“We knew the weather would be okay for that location. I want to (take the mobile clinic) to the top of Beech Mountain one day. I want to go to Carey’s Flat, but we were skittish of the weather. The weather may cause some havoc for us this week,” Barrier said.

The most recent allotment comes as Governor Roy Cooper announced on Wednesday, Feb. 10, that the state plans to move forward with vaccinating group three, which will commence on Feb. 24 for essential workers in child care and employees at pre K-12 schools and will expand to include additional essential workers on March 10.

A letter from the Department of Health and Human Services that was sent out to the state’s 100 counties stated that even though the aforementioned groups will be eligible to receive a vaccine, it does not mean they will be guaranteed one.

“While staff in child care settings and PreK-12 schools will be eligible starting February 24, that does not guarantee they will get an appointment or get vaccinated between February 24 and March 10 because of very limited supply. However, the two-week period between February 24 and March 10 will allow for a more measured opening of the frontline essential workforce group,” the letter stated.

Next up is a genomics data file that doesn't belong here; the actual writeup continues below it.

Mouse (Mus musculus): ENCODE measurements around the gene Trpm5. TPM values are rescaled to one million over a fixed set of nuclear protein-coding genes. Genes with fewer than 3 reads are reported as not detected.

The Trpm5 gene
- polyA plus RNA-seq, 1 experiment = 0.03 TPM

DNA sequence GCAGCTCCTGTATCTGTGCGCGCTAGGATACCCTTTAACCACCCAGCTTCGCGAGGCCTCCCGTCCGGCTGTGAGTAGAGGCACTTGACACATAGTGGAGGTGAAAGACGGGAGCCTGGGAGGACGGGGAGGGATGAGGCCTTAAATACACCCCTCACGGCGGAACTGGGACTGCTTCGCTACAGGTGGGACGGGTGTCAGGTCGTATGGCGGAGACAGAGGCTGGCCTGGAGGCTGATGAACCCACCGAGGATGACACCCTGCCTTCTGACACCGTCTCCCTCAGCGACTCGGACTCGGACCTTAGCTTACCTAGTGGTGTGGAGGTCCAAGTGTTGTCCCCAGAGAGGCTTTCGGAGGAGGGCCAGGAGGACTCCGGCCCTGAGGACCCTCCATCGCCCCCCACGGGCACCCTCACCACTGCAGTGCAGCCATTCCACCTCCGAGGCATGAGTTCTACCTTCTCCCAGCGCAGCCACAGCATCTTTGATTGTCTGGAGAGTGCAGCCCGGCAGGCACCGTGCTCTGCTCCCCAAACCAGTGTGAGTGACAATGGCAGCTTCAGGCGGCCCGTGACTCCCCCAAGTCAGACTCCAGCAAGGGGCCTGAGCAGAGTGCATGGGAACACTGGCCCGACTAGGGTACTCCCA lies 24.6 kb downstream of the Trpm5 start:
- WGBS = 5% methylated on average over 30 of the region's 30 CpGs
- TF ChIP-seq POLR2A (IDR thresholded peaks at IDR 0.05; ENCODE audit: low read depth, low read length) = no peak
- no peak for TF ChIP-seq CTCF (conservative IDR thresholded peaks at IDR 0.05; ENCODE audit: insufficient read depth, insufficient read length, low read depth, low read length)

According to DHHS, those working in child care and schools, such as teachers, bus and van drivers, custodial and maintenance staff, and food service workers, will be eligible for vaccines. This includes staff in child care centers and homes, Head Start Programs, Preschool and Pre-K programs, traditional public schools, charter schools and private schools.

In order to meet the demand in Avery County, Barrier has applied to the state to receive 300 first doses of the vaccine for the following week, but will not know if the county will be approved until Thursday night. Upon receiving the letter from the state, Barrier expressed frustration over the limited allotment of doses the county is receiving, since larger portions of doses are being administered at mass vaccination clinics in Charlotte, and it appeared that the county would not be able to move on to the next group.

However, when the county’s vaccination call center opened on Monday, Feb. 15, appointments for the first dose did not immediately fill up, which may offer hope that the county has vaccinated the majority of people who are 65 and older.

“It’s kind of surprising that we’re concentrating on people 65 and older, and we did not fill appointments yesterday (Monday, Feb. 15). So I’m feeling good. We have maybe 28 appointments we can still take. We want to finish that age group before we move to the next allotment. We’ll see what happens, but we’re confident we’ll fill them,” Barrier said on Tuesday morning, Feb. 16.

As of Feb. 15, Avery County has administered a total of 3,863 doses of the Moderna vaccine, with 2,843 of these shots being first doses and 1,020 of these shots being second doses, according to DHHS data. On Feb. 8, the state recorded a larger portion of second doses of the vaccine being administered than first doses for the first time, with 134,688 being first doses and 197,712 being second doses.

Statewide, a total of 1,780,687 doses of the COVID-19 vaccine have been administered, which includes 163,662 doses through the federal government’s long-term care program.